Measuring price elasticities with a difference-in-difference design: Investigating the North-South electricity spot price gap in Norway
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- Master of Science 
This study uses spot price and municipality-level electricity consumption panel data spanning around three years to derive short run estimates of the price elasticity of electricity demand (PEED) for the Norwegian residential electricity market. A difference-in-difference model is applied on an exogenous spot price shock concentrated in the Norwegian South during 2021 and 2022 which has caused a strong deviation in electricity prices between the Norwegian price areas. A sample of municipalities adjacent to both sides of the North-South price border is assigned to a control (North) and treatment group (South). The main identifying assumption relied upon is that electricity demand in both groups would follow parallel trends under the absence of treatment, i.e., the spot price shock. After having validated that assumption, the study estimates daily, weekly, and monthly values for the spot PEED. Given indication for a lagged response when using an extension to the baseline regression model, we infer that our weekly and monthly PEED estimates better capture the response horizon in this study. Our baseline estimates converge to -0.02 for both residential housing and cabins. This implies a purchase price elasticity of demand of -0.12 for residential electricity consumption and -0.05 for cabins. The purchase PEED estimates are derived by an algebraic approximation using mean spot prices before and during the major price shock phase, averages for additional purchase price components, and a government support scheme for residential electricity consumption. The estimated inelastic demand patterns confirm previous research for the Norwegian electricity market and are consistent with the response in aggregate electricity consumption observed in this paper. Our findings are further discussed with regards to potential non-linearity of price elasticities which may depend on households’ electricity expenditure-to-income ratio. Our baseline estimates remain robust for rural Norwegian areas while providing some evidence for slightly more elastic electricity demand in urban areas. In the light of the energy transition, an increase in the efficiency of electricity use is the most straightforward answer to more natural variation in renewable power generation. However, inelastic residential electricity demand, as shown in this paper, underlines the urgency for new policy which incentivizes more flexibility in demand without causing distortions in utility and welfare.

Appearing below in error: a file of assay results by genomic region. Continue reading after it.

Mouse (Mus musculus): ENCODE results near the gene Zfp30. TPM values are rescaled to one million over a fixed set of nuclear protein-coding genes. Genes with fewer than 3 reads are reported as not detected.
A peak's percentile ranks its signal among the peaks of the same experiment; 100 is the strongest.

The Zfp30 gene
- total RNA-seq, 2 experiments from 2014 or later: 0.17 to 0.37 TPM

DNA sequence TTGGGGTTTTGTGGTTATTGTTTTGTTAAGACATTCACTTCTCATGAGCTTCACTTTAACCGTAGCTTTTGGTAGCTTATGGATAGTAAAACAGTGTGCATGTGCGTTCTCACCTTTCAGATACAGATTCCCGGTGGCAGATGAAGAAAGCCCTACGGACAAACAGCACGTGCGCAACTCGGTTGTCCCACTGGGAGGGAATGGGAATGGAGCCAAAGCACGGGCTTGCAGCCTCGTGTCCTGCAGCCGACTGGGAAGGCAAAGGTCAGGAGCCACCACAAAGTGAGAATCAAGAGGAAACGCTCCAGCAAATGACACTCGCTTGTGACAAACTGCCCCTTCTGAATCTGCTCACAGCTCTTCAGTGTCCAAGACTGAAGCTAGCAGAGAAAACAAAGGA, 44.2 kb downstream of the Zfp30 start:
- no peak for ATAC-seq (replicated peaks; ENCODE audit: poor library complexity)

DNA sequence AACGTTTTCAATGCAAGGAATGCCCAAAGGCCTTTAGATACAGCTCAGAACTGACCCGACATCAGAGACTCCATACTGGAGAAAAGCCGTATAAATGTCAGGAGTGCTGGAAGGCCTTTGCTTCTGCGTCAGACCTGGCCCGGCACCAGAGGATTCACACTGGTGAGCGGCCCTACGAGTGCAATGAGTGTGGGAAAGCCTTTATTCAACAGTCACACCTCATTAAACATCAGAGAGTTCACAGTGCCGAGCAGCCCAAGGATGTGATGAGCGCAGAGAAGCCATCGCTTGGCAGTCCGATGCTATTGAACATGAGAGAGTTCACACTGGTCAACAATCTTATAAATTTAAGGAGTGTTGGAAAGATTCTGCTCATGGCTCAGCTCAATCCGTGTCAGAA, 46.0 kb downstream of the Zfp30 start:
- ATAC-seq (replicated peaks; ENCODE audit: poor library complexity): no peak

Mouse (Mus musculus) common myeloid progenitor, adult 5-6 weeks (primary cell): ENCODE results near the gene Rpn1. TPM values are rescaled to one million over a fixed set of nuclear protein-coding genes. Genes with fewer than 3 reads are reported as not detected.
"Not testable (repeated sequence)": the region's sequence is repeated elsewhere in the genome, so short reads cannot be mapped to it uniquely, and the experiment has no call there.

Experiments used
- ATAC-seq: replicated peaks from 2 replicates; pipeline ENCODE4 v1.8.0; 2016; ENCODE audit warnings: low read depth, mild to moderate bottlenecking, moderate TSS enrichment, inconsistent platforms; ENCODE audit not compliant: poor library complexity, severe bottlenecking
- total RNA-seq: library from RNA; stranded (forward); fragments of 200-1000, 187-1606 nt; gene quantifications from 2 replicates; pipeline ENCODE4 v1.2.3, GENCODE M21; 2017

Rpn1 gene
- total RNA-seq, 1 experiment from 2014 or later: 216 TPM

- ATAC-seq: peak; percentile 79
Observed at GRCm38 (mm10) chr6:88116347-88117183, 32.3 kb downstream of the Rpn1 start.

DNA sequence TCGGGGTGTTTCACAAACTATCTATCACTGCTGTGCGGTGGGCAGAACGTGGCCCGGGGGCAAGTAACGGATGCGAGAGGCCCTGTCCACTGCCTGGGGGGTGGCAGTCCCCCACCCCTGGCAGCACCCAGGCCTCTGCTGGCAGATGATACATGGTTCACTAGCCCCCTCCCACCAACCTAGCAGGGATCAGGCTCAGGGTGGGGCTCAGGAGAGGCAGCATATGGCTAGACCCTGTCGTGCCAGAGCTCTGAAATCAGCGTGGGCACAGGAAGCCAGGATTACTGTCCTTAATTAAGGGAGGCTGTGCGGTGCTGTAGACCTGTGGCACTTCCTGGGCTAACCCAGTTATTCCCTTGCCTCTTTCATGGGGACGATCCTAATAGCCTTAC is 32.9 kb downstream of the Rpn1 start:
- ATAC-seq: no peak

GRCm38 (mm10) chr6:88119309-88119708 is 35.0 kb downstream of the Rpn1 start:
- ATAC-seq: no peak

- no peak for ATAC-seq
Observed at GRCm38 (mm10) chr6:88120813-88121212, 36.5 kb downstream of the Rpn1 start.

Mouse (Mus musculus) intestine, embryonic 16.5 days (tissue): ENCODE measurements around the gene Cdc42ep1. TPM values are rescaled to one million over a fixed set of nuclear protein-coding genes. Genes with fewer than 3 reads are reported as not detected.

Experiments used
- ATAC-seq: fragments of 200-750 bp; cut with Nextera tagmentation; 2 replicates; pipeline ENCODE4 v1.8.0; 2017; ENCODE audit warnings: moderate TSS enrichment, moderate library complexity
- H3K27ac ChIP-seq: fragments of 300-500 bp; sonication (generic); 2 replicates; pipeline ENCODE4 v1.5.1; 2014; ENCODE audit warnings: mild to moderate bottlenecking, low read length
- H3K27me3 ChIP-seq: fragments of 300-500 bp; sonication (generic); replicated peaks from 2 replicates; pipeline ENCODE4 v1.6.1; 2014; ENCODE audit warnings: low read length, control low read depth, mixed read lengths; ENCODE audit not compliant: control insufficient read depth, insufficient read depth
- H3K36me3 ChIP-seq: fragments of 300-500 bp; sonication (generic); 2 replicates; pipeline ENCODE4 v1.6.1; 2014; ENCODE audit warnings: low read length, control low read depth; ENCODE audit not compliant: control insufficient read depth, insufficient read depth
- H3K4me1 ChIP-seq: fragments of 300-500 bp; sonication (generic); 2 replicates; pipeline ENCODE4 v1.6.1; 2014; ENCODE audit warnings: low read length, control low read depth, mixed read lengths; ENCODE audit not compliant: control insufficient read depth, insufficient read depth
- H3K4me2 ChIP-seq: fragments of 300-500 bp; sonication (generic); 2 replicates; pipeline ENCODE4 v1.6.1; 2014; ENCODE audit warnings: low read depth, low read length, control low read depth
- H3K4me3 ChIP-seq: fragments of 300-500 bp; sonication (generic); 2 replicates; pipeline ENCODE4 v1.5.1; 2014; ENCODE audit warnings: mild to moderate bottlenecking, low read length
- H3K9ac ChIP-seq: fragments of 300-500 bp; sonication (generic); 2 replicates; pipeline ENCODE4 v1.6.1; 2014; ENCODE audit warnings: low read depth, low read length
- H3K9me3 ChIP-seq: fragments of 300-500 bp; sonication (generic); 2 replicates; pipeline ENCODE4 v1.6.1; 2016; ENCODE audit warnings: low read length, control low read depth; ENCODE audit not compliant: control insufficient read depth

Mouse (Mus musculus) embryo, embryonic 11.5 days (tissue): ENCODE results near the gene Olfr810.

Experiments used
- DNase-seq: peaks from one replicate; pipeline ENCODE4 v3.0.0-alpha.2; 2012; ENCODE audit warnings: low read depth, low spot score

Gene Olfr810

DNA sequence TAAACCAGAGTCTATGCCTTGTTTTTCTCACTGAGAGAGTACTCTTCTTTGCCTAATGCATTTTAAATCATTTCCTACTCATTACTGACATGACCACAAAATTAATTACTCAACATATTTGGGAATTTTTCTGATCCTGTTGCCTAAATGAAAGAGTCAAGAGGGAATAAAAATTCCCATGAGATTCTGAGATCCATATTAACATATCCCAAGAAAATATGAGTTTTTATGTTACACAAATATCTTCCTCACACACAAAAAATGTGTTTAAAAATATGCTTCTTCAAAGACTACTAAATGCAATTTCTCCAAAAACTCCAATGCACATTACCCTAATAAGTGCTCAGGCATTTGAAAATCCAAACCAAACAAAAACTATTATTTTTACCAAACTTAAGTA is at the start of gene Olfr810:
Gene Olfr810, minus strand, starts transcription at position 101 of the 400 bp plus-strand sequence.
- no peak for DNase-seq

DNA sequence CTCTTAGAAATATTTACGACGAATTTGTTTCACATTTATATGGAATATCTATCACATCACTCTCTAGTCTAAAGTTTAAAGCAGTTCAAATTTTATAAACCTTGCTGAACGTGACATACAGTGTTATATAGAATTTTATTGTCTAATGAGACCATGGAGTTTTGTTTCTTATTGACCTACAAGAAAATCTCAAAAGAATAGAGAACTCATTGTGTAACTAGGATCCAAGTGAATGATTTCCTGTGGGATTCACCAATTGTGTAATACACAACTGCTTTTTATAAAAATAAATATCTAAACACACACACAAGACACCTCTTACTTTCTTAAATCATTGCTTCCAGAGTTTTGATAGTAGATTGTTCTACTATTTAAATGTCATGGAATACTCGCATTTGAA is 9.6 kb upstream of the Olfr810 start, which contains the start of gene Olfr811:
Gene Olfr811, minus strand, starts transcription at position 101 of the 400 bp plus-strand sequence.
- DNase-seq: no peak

Masteroppgave(MSc) in Master of Science in Applied economics - Handelshøyskolen BI, 2023